JPS wants to put 100,000 customers on prepaid plans
Power provider Jamaica Public Service Company Limited, JPS, wants to increase by sixfold this year, the number of customers who prepay for electricity, otherwise called pay-as-you-go. It’s a bit of a conundrum, why after eight years since the...
Power provider Jamaica Public Service Company Limited, JPS, wants to increase by sixfold this year, the number of customers who prepay for electricity, otherwise called pay-as-you-go.
It’s a bit of a conundrum, why after eight years since the introduction of prepaid power in Jamaica relatively few or 2.5 per cent of the JPS’ customer base have taken it up, despite prepaid cellular service being the dominant service at over 90 per cent for cell providers.
The power utility wants a consultant to test why the adoption remains low to allow JPS to address any shortcomings.
The issue becomes topical as customers have complained of wanting greater control over their bills, especially within the context of oil price shocks that are passed through to electricity consumers, JPS reasoned in the tender.
“Currently, JPS’ prepaid customer base consists of approximately 15,000 active customers. While the company has seen growth in customer size since the pilot in 2015, the current business objective is to increase this customer base to 100,000 by the end of 2023,” the power utility said.
JPS’ total customer base hovers at 600,000, according to the document. This means that moving to 100,000 prepaid customers would result in roughly 16 per cent of its customer base being on prepaid plans.
The power utility did not immediately respond to requests for comment on its new goal and its expected impacted on its cash flows.
Currently, JPS’ receivables, or monies owed by its customers for electricity already consumed, stood at US$165 million or $25 billion up to last September. A year before that, the outstanding monies amounted to US$132 million or $20 billion, indicating a greater degree of outstanding bills.
The JPS will accept applications up to January 20 for consultants vying to conduct a consumer insight study. The study should include, among other things, the profile of the customers that use JPS’ pay as you go. This will include the demographics such as age, gender, socio-economic level, and customer type whether residential or commercial.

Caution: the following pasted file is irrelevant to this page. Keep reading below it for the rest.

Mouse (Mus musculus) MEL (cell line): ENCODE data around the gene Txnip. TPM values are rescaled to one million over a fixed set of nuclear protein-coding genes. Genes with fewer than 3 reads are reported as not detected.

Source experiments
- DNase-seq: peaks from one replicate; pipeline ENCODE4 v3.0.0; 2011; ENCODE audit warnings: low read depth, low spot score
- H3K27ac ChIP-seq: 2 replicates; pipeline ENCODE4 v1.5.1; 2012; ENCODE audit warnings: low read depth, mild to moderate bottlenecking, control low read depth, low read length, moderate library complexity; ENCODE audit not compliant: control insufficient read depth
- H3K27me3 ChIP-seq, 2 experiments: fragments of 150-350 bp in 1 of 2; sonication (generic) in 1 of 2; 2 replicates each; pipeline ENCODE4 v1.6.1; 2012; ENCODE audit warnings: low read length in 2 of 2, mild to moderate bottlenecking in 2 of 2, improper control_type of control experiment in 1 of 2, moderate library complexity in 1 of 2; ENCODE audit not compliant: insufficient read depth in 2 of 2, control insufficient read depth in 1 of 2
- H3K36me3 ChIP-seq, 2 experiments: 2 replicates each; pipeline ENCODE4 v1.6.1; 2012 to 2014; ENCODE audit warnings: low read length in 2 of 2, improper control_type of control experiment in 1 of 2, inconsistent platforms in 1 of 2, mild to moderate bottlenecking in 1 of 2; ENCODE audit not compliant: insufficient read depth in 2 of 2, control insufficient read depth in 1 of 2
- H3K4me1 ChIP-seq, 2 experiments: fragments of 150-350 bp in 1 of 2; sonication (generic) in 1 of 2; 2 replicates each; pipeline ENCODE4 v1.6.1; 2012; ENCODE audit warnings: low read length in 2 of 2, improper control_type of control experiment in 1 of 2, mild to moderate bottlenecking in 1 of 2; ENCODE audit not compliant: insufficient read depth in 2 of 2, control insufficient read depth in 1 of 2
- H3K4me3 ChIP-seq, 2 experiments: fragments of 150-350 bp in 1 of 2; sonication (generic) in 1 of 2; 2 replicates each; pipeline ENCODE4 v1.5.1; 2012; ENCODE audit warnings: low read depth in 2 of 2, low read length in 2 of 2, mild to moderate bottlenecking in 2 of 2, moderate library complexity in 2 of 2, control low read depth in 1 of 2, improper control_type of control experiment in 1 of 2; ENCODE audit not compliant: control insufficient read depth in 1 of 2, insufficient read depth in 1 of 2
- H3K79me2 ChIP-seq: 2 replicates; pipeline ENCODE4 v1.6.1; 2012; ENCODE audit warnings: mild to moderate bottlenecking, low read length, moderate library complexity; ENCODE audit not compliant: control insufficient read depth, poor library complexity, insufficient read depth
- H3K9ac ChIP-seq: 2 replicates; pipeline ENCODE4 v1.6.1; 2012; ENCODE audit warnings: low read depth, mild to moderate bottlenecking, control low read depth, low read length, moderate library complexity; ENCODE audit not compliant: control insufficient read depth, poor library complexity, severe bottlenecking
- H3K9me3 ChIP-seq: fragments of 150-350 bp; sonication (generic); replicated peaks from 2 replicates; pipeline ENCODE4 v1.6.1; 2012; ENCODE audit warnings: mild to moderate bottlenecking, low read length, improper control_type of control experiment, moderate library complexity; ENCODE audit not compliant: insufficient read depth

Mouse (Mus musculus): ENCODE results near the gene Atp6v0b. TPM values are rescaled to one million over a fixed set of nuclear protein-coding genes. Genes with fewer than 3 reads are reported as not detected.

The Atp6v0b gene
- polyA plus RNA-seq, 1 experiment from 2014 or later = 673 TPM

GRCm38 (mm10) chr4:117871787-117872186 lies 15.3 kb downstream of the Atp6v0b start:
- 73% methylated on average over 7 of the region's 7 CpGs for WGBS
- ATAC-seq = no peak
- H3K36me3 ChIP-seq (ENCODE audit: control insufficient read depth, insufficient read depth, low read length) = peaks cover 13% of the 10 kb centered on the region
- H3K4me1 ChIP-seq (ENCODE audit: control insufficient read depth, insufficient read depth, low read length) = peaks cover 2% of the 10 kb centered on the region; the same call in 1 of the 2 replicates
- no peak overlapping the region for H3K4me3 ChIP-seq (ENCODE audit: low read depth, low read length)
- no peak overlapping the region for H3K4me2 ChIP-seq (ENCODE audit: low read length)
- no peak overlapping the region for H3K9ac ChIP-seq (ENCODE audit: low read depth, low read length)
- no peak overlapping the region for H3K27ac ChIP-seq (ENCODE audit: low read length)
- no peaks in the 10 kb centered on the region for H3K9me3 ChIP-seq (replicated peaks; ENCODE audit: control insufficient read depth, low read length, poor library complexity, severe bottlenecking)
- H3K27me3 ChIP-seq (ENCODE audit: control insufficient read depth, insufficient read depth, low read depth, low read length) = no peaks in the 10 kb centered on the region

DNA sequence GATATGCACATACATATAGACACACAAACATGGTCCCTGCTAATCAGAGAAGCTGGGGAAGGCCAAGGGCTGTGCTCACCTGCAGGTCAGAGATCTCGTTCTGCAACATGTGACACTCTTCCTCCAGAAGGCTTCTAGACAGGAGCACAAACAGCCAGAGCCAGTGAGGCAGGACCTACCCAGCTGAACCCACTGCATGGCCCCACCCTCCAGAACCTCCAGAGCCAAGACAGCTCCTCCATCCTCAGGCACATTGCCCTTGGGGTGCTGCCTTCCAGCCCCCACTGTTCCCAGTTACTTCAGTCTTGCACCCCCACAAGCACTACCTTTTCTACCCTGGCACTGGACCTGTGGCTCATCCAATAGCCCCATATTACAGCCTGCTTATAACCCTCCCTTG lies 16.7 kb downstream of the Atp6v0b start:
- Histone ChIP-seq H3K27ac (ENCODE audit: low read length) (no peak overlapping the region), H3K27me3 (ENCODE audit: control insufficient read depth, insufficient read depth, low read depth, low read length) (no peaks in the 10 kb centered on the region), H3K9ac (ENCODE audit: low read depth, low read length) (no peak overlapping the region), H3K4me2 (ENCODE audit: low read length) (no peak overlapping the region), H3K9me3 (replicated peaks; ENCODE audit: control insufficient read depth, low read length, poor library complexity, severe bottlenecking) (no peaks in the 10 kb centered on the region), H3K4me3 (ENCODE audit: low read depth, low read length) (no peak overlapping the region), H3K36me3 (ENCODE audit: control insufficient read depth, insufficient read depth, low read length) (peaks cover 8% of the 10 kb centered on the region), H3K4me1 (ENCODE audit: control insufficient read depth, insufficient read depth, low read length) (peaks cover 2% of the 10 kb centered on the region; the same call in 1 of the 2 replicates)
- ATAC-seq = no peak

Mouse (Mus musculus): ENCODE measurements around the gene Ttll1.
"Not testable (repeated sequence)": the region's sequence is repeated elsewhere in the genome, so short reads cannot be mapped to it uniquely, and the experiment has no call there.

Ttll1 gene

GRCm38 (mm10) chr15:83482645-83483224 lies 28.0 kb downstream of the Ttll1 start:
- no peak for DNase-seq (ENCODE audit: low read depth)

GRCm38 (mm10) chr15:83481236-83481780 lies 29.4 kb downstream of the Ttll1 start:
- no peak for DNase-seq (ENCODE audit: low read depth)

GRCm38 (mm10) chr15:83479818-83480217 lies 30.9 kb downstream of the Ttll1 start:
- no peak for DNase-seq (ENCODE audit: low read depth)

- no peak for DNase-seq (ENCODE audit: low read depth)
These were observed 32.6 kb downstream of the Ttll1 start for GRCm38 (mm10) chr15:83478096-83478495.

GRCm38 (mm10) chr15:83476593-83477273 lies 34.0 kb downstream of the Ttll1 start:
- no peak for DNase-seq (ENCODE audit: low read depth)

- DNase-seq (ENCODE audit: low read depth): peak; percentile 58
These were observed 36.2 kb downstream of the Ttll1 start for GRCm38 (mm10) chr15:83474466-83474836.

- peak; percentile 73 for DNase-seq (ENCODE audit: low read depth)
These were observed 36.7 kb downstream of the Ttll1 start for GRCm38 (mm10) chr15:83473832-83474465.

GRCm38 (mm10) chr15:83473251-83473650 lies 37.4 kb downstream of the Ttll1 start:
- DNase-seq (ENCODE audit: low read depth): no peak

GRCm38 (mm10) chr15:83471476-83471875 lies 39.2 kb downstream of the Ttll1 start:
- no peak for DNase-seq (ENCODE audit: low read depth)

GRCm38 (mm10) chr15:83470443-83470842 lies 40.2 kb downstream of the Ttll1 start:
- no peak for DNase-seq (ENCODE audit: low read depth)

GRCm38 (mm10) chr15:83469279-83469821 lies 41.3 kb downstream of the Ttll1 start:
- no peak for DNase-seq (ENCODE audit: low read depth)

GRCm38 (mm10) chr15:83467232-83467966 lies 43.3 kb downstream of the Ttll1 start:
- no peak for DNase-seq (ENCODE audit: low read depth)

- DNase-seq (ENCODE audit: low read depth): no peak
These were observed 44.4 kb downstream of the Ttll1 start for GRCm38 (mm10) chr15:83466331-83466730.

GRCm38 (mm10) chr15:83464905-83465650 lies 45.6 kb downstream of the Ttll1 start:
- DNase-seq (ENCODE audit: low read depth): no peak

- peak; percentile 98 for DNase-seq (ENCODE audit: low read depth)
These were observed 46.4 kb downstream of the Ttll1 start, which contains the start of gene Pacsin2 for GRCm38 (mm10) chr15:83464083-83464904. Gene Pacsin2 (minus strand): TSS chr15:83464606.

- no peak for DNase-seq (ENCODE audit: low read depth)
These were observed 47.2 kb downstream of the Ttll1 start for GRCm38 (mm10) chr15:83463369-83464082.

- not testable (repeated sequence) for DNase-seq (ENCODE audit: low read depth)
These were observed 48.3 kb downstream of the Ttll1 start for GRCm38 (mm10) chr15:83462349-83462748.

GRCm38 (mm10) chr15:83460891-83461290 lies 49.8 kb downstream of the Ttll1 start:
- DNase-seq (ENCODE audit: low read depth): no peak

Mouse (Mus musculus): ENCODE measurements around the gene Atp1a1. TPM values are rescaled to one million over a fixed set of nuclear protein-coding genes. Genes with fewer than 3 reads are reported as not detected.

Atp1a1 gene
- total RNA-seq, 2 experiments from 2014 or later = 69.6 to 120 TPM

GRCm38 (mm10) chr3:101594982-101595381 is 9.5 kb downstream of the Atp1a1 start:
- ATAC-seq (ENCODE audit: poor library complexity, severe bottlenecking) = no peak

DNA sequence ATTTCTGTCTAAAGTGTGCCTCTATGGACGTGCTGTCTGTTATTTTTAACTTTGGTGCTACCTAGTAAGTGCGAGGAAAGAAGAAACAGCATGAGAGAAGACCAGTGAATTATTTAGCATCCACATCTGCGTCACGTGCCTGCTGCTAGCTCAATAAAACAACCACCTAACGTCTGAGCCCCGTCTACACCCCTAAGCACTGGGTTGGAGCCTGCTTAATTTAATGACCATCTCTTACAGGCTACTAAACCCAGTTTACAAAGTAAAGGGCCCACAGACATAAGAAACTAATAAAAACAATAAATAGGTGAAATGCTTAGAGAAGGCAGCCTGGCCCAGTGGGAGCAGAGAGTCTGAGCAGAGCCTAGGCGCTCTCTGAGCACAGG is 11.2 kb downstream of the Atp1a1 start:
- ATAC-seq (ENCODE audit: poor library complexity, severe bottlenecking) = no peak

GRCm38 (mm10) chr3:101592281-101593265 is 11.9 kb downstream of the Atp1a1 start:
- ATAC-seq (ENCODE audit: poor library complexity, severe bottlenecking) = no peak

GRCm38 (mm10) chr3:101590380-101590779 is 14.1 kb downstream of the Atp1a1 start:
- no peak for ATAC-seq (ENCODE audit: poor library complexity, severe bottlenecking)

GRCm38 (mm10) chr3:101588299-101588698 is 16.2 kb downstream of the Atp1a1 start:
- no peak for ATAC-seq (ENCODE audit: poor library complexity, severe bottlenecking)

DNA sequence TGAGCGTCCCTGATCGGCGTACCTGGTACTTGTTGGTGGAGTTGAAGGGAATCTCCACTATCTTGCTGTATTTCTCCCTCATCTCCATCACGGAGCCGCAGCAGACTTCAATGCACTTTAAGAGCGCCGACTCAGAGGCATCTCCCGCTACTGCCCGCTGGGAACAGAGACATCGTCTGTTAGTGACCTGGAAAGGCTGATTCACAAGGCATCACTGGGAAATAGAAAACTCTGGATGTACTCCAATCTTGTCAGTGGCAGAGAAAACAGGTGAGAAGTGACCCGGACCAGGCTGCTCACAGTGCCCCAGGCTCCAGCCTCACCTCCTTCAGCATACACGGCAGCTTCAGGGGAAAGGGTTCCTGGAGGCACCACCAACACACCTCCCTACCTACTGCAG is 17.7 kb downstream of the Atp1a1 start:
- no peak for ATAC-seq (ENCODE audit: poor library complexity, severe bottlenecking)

The utility wants information on the lifestyle, behavioural traits and characteristics of the customers. It also wants a “deep dive” into the current customers’ likes and dislikes of the prepaid service. And also the perceptions about using prepaid service among customers and non-customers.
JPS views the success of prepaid services across the telecoms market as a sort of case study for its own ambition. Among mobile subscribers, more than 90 per cent of customers are on prepaid plans under which they first pay for the service they consume, rather than receiving bills at the end of a cycle.
The latest data from the telecoms regulator, the Office of Utilities Regulation, showed 2.9 million mobile telecoms subscribers across the industry with 238,600 or 8.1 per cent being postpaid customers.
“With prepaid cellular service so widely accepted locally, the Jamaica Public Service Company Limited felt that this type of offering would be ideal for customers desirous of managing their energy consumption and those who would prefer not to have a monthly bill,” the power distributor said.
The focus on prepaid bills comes as oil prices are still hovering above five year norms. Today, the price of crude oil per barrel is around US$79, falling from highs of US$105 last year. However, the current price is still higher than the US$50 average over the last five years, data indicates.
“With the global outcry for lower electricity costs, and consumers demanding more flexible options, it has become imperative that utility providers offer products and services to address their customers’ needs,” JPS stated in the body of the tender document. “One way in which they have done so is with the introduction of prepaid metering services.”
JPS indicated that globally “millions” of customers use prepaid power, which initially emerged in the United Kingdom in 2007.
JPS launched its Pay As You Go pilot in 2015 in the Kingston Metropolitan Area and later expanded the service to all parishes in 2016. Pay As You Go allows consumers to purchase credit for a certain amount of electricity and allows them to monitor their remaining balances in total kilowatt-hour consumption, JPS explained.
“This has empowered Pay As You Go customers to manage how much they spend on electricity within a given period. By utilising this Pay As You Go system, customers avoid end-of-the-cycle billing, disconnection, and incidental fees that usually accompany postpaid services,” the power utility said.
JPS holds the monopoly on power distribution in the island. It manages installed generating capacity of 1,026 MW, the document noted, the majority of which it purchases from independent power providers.
The utility is co-owned equally by Marubeni Corporation of Japan and East West Power Company of Korea, each with a 40 per cent stake, while the Jamaican government holds a fraction above 19 per cent. The rest is held by a small group of shareholders.
At the end of September, JPS’ net value was around US$568 million or $86 billion in local currency.